In February of 2019, the US Department of Transportation announced that they were going to revise the Air Carrier Access Act (ACAA). These are the regulations that airlines follow when it comes to both service animals and emotional support animals; it used to include them both within the same definition, but that’s now changed. After nearly two years of research and consideration by the DOT, the new rules took effect on January 11, 2021.
What Changes Mean For Airline Passengers
What do the changes mean for airplane passengers who’ll be taking along their ESA or service animal? The National Service Animal Registry says that recent updates affect animals in both categories, but the biggest change applies to ESAs. Under the old regulations, they could board planes without being in a crate, and with no fees involved. Now, they have to abide by the same requirements as normal pets, which will likely prevent many people with ESAs from traveling by air.
Service animals can still board planes without fees or crates, but there are some new limitations for them as well. Miniature horses, sometimes used as service animals, will no longer be permitted to come onboard the plane. This is because of another rule – any service animals that someone brings have to stay within the passenger’s personal space. Since most miniature horses weigh 100+ pounds, this definitely rules them out.
Service animal owners have to observe a limit of no more than two dogs, and they’ll be required to use a harness while in the airport or plane. Handlers of psychiatric service dogs should be happy, at least; they won’t have to worry about any additional documentation for their animal like before. Instead, they’ll be filling out the same forms that the DOT wants every service dog owner to use. The US Department of Transportation Service Animal Air Transportation Form and the US Department of Transportation Service Animal Relief Attestation assure the airline that 1) the animal is a service animal, and 2) it’s been trained to properly relieve itself if the need arises.
ESA owners are of the opinion that public backlash had too much influence on the DOT’s new rules. For example, the old rules were pretty much an acknowledgment of how necessary ESAs can be to their owners – that’s why they got included in the ACAA to begin with. ESAs aren’t any less necessary now, are they? Shouldn’t their owners at least be able to avoid the fees? If there’s any middle ground between service animals and regular pets, the DOT didn’t include it in the new rules.
In order to understand where this is coming from, a little background is necessary. When ESAs were first allowed onto airplanes, it was because the DOT changed their definition of “service animal” to include any animal that gives emotional support. Most accepted definitions don’t include ESAs, so the DOT’s definition was unique. What people know as “service animals” are highly trained dogs (sometimes miniature horses) that know how to perform a very particular task to assist their owner.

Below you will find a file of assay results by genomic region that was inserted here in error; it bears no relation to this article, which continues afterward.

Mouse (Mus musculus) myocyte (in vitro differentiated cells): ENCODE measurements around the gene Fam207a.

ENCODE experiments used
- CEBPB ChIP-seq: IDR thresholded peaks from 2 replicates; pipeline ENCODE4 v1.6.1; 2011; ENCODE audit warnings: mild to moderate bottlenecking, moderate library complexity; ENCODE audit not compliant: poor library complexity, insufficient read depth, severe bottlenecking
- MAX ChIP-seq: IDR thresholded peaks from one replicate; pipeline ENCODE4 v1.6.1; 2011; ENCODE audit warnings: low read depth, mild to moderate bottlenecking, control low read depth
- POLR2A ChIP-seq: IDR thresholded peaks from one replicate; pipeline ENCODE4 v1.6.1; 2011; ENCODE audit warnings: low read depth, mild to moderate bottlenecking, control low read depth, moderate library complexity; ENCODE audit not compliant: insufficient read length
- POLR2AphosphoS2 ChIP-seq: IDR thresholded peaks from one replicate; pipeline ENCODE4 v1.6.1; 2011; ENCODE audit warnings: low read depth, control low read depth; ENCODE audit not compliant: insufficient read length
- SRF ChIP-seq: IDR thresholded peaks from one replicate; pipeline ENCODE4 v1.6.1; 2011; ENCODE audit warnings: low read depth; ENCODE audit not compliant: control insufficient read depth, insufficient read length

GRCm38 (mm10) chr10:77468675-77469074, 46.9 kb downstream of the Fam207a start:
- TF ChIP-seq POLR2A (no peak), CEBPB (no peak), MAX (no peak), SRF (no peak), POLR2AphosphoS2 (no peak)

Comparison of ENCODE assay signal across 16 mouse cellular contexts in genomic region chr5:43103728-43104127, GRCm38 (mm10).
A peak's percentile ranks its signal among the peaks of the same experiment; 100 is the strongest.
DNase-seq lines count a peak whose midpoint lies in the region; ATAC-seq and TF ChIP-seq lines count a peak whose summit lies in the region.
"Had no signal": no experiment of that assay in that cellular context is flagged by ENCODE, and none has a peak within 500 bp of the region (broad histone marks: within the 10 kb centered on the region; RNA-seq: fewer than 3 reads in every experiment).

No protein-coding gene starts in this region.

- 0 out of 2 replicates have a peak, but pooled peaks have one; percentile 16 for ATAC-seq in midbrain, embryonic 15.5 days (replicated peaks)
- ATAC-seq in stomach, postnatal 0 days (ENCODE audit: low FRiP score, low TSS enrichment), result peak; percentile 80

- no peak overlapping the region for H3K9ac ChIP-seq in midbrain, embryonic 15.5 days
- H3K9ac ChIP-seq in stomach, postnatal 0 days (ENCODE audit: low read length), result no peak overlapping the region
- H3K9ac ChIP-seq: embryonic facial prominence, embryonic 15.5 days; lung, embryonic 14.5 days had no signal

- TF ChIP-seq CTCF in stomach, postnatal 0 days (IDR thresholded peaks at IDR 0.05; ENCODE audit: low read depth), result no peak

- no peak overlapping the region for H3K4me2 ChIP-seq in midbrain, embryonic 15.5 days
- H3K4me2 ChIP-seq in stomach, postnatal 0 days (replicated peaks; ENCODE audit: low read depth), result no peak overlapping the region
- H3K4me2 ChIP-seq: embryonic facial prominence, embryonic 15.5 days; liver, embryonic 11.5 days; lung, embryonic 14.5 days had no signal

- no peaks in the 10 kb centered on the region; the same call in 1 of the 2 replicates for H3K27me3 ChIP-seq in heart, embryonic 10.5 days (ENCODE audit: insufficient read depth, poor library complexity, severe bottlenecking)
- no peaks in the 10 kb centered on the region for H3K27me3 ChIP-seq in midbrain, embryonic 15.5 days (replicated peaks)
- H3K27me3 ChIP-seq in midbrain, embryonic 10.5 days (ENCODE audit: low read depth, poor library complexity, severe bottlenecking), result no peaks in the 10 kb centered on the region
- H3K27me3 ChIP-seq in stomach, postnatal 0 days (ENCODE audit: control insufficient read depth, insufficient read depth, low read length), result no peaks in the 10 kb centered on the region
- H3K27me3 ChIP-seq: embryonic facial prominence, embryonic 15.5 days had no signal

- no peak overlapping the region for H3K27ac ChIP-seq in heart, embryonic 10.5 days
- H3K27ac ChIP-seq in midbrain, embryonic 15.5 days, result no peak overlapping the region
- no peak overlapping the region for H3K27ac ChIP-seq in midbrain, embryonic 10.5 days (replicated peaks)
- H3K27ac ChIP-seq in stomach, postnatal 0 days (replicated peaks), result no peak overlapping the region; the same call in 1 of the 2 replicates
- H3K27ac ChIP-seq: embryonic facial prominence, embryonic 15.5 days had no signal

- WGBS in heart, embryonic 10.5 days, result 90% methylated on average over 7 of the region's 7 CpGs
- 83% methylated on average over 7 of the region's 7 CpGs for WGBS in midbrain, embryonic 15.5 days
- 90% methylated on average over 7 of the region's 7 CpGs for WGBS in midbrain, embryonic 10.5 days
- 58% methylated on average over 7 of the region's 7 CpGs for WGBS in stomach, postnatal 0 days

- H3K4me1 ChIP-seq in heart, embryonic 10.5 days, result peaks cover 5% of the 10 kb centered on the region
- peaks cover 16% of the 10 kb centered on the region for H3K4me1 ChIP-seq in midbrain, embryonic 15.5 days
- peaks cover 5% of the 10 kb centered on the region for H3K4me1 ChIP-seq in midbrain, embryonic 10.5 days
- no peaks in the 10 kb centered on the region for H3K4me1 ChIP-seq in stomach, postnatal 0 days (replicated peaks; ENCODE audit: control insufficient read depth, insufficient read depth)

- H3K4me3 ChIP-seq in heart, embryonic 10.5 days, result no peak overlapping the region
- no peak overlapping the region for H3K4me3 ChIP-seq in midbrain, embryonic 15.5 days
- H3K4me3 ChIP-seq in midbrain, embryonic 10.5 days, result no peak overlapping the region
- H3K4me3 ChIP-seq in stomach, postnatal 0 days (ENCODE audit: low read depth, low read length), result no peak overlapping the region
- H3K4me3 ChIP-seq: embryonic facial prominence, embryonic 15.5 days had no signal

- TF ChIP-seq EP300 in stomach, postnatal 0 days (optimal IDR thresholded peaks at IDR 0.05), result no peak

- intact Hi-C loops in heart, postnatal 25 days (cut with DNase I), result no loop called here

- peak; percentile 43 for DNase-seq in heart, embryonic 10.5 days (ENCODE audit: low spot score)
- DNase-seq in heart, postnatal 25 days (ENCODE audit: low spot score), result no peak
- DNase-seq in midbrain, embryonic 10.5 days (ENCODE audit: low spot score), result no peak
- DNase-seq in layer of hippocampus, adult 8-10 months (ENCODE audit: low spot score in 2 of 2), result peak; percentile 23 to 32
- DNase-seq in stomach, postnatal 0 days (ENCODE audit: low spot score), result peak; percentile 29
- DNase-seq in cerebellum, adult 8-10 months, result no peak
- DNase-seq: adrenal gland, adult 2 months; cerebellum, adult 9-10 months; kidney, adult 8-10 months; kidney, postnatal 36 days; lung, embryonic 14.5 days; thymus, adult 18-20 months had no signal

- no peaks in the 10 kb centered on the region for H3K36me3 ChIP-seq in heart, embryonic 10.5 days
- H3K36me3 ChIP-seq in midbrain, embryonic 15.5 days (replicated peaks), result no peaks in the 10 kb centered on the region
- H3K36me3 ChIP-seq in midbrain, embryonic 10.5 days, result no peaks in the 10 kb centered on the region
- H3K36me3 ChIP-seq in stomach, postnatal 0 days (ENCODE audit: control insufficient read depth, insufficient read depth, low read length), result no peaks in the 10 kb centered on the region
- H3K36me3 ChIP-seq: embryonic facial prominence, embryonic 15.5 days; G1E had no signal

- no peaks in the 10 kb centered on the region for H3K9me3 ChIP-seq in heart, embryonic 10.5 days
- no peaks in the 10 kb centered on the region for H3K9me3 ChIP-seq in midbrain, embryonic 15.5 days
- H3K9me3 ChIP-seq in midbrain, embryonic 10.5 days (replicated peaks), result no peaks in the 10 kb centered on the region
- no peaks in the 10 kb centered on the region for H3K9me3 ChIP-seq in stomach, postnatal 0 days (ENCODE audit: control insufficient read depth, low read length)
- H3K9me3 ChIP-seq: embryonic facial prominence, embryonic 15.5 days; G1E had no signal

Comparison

The focus of the training is important – they have to be trained for the purpose of assistance, not just generally well-trained. They can also be registered as service animals, while there’s no comparable registry for ESAs. This is mainly what caused the issue – that ESAs won’t necessarily have training of any kind. This isn’t really a problem in everyday life, since the way they help their owners is more about the connection they share. Throw them into a crowded plane cabin, though, and that’s a different story. Anything could happen, from the animal getting nervous and making too much noise, to freaking out and biting someone. Some animals were well-behaved, but they caused a bad allergic reaction. This certainly didn’t happen with every ESA, but it was enough of them to get peoples’ attention.
Given the overall lack of any possible certification or registry for ESAs, the DOT mandated a different form of authentication. It was a letter, supplied by the passenger’s mental healthcare provider, essentially saying “I told them they needed an ESA, and this is the animal they decided to get”. What nobody could have realized at the time is that these psychiatrist’s letters are quite easy to forge. Add the internet, an entrepreneurial spirit, and a tendency to ignore rules, and you’re helping supply the market for get-out-of-the-cargo-hold-free cards. For many pet owners, it was perfect. Not only could they save money, but they also didn’t have to worry about their pet while it was in the airline’s care.
At around the same time, news sites were picking up on some of the more bizarre ESAs that had been seen on planes. People would take pictures of the support miniature horses, monkeys, pigs, turkeys, and even a support kangaroo. If people already felt like airlines were letting ESAs run around unchecked, the variety of strange or unfamiliar species only made it worse. Somehow it’s probably easier to handle an annoying dog than it is to handle an annoying pig – it’s not exactly fair, but that’s just what happens sometimes.
Airlines were getting increasingly worried about the effect that ESAs were having on their reputations. Passengers were more vocal than ever about their negative experiences involving ESAs, and it seemed like they were losing trust in the airlines’ commitment to ensuring a smooth flight. What exactly were they supposed to do about it, though? They could prohibit a handful of species, prevent aggressive animals from boarding, and turn away animals that were too big – that was it.
The DOT finally responded to the situation with some concrete changes, but plenty of people feel like it’s an overreaction. One thing is for sure – if it took that long to change the rules in response to the passengers of every major airline in the US, it’ll take even longer to respond to the small but vocal minority of ESA owners and advocates. In the meantime, the best option is to just make do and hope for the best.